Two stories about the impact of Jewish Week-sponsored programs: one about a rookie in the organized Jewish community; the other, a veteran.
First, the rookie.
Samantha Vinokur, a high school student in Syosset, L.I., in the early years of this decade, grew up in a passionately Zionist family — her father is a Sabra – but she felt unqualified, in a public school where Israel frequently came under political attack, to defend her feelings to friends or classmates.
A fellow student, from a Palestinian background, confronted her one day. “I can’t believe,” he told Vinokur, “that your people are doing this to mine.” He meant “the occupation.”
Vinokur tried to defend Israel’s benign administration of the Arab territories and explain Israelis’ fear of terrorism — “The Israelis are the victims,” she told the student — but she didn’t have all the facts. Or the confidence.
Then she learned about Write On For Israel, a training program for selected high school students that grooms them to serve as factual, eloquent advocates for the Jewish state when they get to college. She applied, was selected, and spent two years, including a ten-day mission to Israel, studying the facts about Israel’s history, military and geography.
Today, after serving as an outspoken advocate for Israel in college, she works for Masa, which sponsors youth trips to Israel, and for the American Zionist movement. At 21, she is spending the early years of her career in “Israel advocacy,” a fact she largely attributes to her Write On training.
Now, the veteran’s story.
Steven M. Cohen, research professor of Jewish Social Policy at Hebrew Union College–Jewish Institute of Religion and one of the most prominent academic thinkers in American Jewry, was invited two years ago to a 48-hour, invitation-only Jewish gathering at the Pearlstone Conference and Retreat Center near Baltimore. Cohen knows all the major figures in the American Jewish community, but he accepted the invitation to “The Conversation,” an annual event since 2005 that brings together about 50 American Jews from various denominational and political orientations and gives them the chance to engage in candid, off-the-record discussions about whatever is on their minds.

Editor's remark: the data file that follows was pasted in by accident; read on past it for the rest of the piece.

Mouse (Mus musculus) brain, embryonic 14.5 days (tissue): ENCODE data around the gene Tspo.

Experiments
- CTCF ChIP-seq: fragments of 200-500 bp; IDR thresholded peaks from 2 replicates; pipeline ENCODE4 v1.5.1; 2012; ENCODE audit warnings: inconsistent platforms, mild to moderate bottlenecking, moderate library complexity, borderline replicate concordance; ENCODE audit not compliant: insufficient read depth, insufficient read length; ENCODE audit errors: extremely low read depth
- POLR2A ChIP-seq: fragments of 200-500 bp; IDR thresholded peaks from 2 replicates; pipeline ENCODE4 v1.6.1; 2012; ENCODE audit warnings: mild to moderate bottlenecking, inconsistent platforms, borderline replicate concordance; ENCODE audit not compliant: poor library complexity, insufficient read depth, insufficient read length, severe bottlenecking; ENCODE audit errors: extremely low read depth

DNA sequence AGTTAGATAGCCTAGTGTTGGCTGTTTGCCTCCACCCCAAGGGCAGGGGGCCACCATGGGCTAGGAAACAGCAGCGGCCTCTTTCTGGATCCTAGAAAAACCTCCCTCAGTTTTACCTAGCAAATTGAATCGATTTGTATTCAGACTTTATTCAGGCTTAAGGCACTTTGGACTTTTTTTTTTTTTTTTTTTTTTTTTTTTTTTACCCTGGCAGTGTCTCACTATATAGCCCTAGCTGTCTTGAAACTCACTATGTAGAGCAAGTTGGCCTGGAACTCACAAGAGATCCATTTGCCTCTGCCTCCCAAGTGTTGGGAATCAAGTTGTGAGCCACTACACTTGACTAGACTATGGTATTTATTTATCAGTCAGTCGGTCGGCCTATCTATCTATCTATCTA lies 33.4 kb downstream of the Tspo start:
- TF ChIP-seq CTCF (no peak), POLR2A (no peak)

“It was extraordinarily worthwhile,” he says. “It was one of the best conferences I had even been to.”
Write On For Israel and The Conversation are two Jewish Week programs that began in the last decade.
In this era of social media and 24/7 news, the paper has expanded both its proactive interaction with the wider Jewish community and its news-gathering capabilities through its robust website, thejewishweek.com, which includes, in addition to the content of the print edition, exclusive videos, blogs, opinion pieces, features and advice columns.
“It extends our relationship with the Jewish community around the country,” says Gary Rosenblatt, who has served as the paper’s editor and publisher for more than 18 years. The outreach activities and the upgrading of The Jewish Week website are designed, he says, to “inspire people to care about and become more involved with Jewish life.”
The Jewish Week extra-curricular activities include:
♦ Fresh Ink, a website for Jewish high school students that is being re-launched. Written for and by teens, Fresh Ink gives voice to the activities, ideas and concerns of a population rarely covered in Jewish media.
♦ Text/Context, a monthly literary supplement that focuses on such themes as “Optimism,” “The Other,” and “Loss.” The contributors include leading authors and scholars who explore favored topics in a depth not available in most newspapers’ limited space and format.
♦n A series of community forums and events, free to the public, bringing newsmakers, authors and thinkers together to discuss the topics of the day, informing and entertaining our readers. Programs range from discussions of special needs in the community to a memorable debate on God between Christopher Hitchens and Rabbi David Wolpe that drew 2,000 attendees.